The Occupy movement in Hong Kong was sustained for about 80 days because of government tolerance, the presence of determined participants, and a weak leadership. The government tolerated the occupation because its initial use of force, in particular teargas, was counterproductive and provoked large-scale participation. Unlike other social movements, such as the 1989 Tiananmen movement, the Occupy movement reached its peak of participation at the very beginning, making it difficult to sustain the momentum. The presence of determined participants who chose to stay until the government responded was crucial to the sustaining of the movement. These self-selected participants were caught in a dilemma between fruitless occupation and reluctance to retreat without a success. The movement lasted also because the weak leadership was unable to force the government to concede or devise approaches for making a "graceful exit." Consequently, site clearance became the common choice of both the government and the protestors. This book develops a new framework to explain the sustaining of decentralized protest in the absence of strong movement organizations and leadership. Sustained protests are worth research because they not only reveal the broad social context in which the protests arise and persist but also point out the dynamics of the escalation or the decline of the protests. In addition, sustained protest may not only lead to more dramatic action, but they also result in the diffusion of protests or lead to significant policy changes.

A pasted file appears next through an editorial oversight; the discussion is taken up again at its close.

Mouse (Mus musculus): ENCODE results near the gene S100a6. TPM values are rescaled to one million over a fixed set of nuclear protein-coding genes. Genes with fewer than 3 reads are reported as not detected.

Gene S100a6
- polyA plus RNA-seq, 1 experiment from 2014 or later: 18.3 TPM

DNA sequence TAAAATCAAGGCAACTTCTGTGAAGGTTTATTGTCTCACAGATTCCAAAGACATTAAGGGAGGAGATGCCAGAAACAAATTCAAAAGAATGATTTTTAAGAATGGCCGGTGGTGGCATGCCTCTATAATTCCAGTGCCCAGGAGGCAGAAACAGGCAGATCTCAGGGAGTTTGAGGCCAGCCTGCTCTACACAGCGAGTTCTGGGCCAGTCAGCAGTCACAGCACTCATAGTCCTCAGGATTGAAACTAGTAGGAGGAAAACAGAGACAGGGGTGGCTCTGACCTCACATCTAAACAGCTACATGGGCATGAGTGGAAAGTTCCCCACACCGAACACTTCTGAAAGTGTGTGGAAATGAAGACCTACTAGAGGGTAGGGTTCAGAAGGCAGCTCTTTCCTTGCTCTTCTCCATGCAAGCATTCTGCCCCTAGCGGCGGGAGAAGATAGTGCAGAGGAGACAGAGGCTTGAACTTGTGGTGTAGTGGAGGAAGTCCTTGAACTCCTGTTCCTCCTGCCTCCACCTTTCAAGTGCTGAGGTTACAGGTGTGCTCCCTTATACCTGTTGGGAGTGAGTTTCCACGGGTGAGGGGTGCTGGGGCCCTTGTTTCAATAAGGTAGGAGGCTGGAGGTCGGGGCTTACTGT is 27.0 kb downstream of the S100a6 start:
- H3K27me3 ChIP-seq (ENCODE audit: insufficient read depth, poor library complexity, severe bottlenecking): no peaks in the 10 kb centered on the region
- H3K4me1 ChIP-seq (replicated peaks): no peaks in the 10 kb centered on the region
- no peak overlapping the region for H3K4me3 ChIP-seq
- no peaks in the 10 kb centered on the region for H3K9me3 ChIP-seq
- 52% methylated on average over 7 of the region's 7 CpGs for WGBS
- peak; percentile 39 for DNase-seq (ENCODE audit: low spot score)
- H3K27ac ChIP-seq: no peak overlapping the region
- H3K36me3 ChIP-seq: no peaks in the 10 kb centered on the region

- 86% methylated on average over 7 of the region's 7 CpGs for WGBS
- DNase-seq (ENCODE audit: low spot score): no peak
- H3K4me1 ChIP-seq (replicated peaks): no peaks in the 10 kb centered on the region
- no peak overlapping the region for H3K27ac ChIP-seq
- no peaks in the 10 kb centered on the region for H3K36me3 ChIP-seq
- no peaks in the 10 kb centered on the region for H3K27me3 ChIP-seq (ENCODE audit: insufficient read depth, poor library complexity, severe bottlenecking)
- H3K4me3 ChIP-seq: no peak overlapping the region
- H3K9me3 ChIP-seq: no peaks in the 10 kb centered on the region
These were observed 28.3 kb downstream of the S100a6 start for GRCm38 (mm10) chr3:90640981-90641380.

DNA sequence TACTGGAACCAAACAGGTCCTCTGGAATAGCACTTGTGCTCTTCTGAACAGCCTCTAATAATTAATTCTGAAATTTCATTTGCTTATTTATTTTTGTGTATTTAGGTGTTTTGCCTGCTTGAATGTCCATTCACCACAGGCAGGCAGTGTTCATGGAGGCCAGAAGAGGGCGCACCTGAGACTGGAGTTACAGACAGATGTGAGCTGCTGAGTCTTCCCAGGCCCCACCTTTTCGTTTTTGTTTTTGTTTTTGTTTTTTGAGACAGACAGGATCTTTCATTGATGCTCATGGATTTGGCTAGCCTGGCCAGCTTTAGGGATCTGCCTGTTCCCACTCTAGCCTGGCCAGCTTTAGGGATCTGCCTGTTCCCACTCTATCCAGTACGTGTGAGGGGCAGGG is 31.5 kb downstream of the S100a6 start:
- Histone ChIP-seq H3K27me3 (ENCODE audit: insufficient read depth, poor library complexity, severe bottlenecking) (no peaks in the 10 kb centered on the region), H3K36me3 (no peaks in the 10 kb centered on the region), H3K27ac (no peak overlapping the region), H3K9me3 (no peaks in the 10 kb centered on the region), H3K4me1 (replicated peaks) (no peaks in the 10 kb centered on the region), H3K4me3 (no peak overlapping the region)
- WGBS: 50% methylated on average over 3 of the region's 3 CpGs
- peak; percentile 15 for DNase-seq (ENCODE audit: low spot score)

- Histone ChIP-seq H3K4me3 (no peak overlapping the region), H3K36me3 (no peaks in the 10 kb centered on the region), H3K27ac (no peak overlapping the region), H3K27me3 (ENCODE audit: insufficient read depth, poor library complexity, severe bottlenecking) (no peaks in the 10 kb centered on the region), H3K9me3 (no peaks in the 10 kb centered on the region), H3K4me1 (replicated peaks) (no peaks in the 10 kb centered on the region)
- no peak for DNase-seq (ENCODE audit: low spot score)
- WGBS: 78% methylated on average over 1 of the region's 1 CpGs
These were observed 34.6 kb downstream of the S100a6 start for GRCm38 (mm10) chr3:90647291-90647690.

(source: Nielsen Book Data)9781138692299 20161213
Green Library
xiv, 231 pages : illustrations ; 23 cm
Green Library
xxi, 213 pages : illustrations, maps ; 24 cm
Green Library
x, 213 pages ; 22 cm
  • The participation age
  • The new spirit of government
  • The global spread of participation
  • The rhetoric of emancipation : Córdoba, Spain
  • A government closer to the people : Chicago, Illinois
  • The utopian undercurrent of participation.
Local participation is the new democratic imperative. In the United States, three-fourths of all cities have developed opportunities for citizen involvement in strategic planning. The World Bank has invested $85 billion over the last decade to support community participation worldwide. But even as these opportunities have become more popular, many contend that they have also become less connected to actual centers of power and the jurisdictions where issues relevant to communities are decided. With this book, Gianpaolo Baiocchi and Ernesto Ganuza consider the opportunities and challenges of democratic participation. Examining how one mechanism of participation has traveled the world-with its inception in Porto Alegre, Brazil, and spread to Europe and North America-they show how participatory instruments have become more focused on the formation of public opinion and are far less attentive to, or able to influence, actual reform. Though the current impact and benefit of participatory forms of government is far more ambiguous than its advocates would suggest, Popular Democracy concludes with suggestions of how participation could better achieve its political ideals.